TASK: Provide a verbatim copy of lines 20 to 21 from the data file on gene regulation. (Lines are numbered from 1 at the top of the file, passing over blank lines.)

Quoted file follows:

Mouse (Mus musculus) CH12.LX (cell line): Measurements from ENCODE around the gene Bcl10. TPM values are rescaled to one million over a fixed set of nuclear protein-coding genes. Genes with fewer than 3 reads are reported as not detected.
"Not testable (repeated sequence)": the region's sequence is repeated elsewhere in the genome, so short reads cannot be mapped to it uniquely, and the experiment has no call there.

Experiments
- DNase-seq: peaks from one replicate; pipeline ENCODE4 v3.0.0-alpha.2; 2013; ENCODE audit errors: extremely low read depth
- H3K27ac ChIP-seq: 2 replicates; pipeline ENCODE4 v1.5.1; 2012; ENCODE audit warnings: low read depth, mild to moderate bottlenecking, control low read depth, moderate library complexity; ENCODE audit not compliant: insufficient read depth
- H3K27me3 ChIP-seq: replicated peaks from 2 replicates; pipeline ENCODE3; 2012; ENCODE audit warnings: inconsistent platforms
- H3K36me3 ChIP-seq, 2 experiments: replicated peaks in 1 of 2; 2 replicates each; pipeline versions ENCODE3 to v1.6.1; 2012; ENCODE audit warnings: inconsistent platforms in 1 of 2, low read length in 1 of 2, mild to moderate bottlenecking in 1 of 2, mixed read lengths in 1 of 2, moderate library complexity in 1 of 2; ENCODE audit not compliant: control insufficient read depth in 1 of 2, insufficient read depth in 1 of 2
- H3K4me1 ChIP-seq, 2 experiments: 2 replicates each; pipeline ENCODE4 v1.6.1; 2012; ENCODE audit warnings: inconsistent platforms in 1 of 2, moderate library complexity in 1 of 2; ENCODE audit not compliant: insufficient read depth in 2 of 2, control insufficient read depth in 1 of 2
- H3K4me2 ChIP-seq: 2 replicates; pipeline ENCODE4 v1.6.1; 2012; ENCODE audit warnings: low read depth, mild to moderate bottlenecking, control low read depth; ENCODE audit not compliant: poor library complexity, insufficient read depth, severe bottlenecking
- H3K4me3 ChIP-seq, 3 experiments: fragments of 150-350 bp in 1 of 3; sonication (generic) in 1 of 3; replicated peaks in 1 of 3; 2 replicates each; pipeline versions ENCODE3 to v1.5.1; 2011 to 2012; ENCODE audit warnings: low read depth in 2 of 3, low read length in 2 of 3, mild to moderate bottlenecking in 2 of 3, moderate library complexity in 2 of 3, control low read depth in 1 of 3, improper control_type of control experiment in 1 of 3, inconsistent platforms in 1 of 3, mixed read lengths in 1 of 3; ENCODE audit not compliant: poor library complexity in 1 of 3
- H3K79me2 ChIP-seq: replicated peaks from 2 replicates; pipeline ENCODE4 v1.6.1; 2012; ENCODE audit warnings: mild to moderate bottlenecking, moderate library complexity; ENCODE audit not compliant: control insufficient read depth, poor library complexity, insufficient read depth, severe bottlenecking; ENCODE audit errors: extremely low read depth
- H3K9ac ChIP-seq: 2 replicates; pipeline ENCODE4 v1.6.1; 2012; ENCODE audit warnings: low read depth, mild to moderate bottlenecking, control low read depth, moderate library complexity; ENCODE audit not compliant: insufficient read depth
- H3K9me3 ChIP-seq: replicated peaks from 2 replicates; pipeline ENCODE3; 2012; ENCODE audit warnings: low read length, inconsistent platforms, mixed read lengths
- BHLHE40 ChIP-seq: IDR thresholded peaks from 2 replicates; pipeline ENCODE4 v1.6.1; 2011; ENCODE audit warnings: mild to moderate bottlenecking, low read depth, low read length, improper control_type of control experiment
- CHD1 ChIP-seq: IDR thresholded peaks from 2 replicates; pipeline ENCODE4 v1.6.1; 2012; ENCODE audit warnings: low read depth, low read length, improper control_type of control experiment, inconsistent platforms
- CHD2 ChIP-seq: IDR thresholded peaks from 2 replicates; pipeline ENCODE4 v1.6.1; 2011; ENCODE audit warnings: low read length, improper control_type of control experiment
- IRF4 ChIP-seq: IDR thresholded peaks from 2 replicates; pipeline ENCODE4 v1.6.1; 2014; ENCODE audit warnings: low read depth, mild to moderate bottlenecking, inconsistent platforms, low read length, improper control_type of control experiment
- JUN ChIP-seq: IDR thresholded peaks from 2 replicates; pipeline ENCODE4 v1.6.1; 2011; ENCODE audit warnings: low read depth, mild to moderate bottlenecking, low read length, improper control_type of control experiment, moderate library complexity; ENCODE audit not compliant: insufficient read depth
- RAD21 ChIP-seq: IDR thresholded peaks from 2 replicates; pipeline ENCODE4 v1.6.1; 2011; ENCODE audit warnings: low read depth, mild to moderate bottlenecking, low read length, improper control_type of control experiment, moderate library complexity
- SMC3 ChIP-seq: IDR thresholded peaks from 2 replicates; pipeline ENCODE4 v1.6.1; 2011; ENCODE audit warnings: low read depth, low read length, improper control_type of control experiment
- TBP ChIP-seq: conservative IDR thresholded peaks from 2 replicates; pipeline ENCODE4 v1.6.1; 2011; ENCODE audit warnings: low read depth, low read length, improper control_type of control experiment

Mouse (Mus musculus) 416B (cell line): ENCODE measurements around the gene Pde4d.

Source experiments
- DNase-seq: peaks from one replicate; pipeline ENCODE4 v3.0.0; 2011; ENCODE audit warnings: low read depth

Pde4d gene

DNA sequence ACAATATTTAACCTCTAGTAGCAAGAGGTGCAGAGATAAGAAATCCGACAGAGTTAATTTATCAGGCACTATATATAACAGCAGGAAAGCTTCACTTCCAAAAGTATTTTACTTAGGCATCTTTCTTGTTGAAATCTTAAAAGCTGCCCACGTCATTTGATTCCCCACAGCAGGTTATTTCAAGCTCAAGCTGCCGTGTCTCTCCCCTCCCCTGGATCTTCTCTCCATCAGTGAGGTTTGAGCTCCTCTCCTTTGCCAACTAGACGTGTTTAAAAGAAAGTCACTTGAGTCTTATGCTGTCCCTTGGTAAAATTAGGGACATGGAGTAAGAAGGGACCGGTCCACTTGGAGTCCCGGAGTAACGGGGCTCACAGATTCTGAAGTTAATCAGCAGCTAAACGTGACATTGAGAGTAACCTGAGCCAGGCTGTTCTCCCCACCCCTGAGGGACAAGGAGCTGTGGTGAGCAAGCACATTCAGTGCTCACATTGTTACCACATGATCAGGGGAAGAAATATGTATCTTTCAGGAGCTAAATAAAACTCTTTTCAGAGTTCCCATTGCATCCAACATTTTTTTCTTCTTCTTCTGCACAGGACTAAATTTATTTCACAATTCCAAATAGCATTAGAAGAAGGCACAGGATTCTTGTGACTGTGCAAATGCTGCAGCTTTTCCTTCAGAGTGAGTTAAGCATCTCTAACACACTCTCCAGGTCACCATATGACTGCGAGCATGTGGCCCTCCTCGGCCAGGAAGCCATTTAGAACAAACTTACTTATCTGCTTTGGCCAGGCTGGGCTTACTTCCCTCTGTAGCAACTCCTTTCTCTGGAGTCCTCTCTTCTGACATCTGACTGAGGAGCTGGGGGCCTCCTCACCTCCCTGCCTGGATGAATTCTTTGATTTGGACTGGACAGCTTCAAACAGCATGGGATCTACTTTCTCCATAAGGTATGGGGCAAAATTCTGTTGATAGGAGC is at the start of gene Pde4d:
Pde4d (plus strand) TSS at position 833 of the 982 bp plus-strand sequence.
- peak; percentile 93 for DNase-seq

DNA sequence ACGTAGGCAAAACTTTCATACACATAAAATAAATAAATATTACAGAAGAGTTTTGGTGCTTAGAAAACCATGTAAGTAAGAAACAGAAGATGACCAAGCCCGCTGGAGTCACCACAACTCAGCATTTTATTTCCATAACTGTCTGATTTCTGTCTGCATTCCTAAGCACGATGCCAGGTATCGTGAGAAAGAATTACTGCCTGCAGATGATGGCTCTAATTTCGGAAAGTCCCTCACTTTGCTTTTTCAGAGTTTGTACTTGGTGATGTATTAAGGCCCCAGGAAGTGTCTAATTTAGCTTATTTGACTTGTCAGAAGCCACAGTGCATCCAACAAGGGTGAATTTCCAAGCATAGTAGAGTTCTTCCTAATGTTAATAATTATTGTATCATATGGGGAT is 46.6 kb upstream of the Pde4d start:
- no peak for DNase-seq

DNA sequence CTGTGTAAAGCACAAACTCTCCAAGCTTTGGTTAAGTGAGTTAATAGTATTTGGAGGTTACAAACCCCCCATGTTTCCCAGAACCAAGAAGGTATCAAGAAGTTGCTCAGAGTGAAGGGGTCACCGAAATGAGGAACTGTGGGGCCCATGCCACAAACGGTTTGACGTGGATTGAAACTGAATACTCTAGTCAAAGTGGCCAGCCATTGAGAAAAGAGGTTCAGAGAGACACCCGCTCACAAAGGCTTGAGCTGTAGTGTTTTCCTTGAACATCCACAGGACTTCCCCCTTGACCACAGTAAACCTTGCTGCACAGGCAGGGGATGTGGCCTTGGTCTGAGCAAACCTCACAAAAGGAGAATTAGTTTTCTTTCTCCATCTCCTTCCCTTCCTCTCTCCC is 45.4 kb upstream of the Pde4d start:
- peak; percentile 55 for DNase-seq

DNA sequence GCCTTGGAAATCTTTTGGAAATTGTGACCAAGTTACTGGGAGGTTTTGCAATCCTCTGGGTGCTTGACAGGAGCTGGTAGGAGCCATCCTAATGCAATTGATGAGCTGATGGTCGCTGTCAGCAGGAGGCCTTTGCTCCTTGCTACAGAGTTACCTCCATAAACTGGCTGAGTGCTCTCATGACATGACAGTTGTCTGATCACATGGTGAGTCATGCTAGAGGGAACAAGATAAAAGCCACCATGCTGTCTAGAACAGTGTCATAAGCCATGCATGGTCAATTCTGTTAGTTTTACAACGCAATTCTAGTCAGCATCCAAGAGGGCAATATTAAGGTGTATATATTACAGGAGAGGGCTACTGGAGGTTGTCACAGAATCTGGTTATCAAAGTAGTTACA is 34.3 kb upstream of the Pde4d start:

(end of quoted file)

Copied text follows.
- SMC3 ChIP-seq: IDR thresholded peaks from 2 replicates; pipeline ENCODE4 v1.6.1; 2011; ENCODE audit warnings: low read depth, low read length, improper control_type of control experiment
- TBP ChIP-seq: conservative IDR thresholded peaks from 2 replicates; pipeline ENCODE4 v1.6.1; 2011; ENCODE audit warnings: low read depth, low read length, improper control_type of control experiment